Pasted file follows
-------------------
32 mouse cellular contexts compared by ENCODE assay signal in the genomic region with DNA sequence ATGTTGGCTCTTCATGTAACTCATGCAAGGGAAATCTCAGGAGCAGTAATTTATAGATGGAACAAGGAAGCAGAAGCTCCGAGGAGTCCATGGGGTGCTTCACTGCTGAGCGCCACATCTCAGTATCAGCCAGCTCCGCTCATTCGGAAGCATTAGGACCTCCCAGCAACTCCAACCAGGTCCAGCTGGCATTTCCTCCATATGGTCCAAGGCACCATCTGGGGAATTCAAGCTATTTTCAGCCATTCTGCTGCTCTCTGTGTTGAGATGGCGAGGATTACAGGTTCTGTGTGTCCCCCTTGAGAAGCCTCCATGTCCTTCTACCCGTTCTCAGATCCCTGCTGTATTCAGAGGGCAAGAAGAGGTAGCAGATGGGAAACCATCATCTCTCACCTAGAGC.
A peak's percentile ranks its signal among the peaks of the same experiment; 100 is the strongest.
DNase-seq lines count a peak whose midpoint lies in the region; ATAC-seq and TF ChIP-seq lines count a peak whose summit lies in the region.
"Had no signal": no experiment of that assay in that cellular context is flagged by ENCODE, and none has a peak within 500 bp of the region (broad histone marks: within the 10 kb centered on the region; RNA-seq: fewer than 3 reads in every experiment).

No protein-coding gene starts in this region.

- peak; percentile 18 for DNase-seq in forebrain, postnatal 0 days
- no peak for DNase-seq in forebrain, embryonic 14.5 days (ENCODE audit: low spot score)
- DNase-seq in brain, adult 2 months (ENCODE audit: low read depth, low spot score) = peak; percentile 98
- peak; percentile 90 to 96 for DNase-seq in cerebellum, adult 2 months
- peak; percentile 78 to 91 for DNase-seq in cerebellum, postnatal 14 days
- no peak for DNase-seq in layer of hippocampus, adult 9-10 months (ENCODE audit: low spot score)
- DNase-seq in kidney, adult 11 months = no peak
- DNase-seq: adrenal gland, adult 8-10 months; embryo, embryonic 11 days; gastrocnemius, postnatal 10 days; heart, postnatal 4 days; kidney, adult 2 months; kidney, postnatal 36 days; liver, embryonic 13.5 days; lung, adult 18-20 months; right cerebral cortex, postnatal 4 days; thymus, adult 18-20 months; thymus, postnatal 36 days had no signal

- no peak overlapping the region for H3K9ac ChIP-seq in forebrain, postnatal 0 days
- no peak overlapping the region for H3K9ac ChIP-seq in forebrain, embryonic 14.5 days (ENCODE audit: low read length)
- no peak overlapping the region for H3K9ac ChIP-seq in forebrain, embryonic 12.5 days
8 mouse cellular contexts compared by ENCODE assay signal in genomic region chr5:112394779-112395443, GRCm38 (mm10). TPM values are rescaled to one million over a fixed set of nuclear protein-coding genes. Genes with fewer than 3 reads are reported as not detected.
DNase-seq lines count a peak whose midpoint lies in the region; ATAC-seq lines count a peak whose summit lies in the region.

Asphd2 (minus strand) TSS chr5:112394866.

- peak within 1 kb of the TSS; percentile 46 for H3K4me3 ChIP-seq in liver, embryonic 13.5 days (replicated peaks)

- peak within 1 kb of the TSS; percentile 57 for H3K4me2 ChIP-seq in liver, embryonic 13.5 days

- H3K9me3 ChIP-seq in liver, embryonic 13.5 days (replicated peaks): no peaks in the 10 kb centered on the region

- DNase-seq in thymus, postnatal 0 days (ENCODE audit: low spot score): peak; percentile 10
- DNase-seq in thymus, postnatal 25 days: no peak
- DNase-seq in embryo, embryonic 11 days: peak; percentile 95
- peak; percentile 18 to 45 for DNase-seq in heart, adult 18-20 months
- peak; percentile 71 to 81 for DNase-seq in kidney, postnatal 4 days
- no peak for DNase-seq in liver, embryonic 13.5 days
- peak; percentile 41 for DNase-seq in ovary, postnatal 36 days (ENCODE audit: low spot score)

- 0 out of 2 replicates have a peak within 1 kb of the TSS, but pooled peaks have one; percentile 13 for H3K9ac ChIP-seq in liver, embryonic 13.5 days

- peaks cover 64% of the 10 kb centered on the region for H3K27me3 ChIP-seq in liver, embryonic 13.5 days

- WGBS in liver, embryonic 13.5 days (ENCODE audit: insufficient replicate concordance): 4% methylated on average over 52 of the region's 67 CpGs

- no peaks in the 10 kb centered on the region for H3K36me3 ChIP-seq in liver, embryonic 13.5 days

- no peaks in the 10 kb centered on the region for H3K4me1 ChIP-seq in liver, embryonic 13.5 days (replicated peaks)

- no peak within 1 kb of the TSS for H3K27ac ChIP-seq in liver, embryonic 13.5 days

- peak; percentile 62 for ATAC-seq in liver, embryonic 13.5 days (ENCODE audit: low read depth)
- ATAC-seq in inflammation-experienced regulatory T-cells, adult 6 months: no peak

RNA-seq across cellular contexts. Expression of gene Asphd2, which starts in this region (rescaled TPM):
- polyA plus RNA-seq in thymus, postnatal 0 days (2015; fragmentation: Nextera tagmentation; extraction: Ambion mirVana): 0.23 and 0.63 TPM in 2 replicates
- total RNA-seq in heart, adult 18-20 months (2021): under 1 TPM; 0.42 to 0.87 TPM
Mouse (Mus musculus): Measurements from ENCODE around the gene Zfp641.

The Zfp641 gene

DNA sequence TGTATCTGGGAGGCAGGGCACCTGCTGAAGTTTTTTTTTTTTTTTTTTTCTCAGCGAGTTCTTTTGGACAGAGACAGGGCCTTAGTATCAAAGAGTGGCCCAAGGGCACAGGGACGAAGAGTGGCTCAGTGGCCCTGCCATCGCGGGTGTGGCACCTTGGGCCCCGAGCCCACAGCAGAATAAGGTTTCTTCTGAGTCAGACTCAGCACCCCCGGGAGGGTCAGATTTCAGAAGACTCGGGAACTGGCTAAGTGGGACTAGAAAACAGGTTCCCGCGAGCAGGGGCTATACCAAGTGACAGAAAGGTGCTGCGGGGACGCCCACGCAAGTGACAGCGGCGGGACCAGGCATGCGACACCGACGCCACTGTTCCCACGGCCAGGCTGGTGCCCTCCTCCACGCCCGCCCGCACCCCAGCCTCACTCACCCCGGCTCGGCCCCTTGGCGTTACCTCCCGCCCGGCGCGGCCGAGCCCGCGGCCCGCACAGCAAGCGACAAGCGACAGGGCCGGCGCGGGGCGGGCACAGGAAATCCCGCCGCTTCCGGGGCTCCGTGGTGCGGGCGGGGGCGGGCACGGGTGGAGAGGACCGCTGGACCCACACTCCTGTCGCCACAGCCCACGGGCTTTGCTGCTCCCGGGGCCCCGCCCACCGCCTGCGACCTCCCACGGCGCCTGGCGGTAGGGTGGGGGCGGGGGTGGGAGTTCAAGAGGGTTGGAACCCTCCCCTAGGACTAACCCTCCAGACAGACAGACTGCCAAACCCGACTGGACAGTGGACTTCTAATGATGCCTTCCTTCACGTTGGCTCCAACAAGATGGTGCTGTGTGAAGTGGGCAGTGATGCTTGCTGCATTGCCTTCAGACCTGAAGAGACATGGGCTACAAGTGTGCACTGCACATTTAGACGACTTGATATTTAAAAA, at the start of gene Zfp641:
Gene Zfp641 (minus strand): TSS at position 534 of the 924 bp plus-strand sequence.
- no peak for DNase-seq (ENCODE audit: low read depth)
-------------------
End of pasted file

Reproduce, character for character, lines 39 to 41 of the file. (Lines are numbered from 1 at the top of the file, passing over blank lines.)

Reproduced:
- polyA plus RNA-seq in thymus, postnatal 0 days (2015; fragmentation: Nextera tagmentation; extraction: Ambion mirVana): 0.23 and 0.63 TPM in 2 replicates
- total RNA-seq in heart, adult 18-20 months (2021): under 1 TPM; 0.42 to 0.87 TPM
Mouse (Mus musculus): Measurements from ENCODE around the gene Zfp641.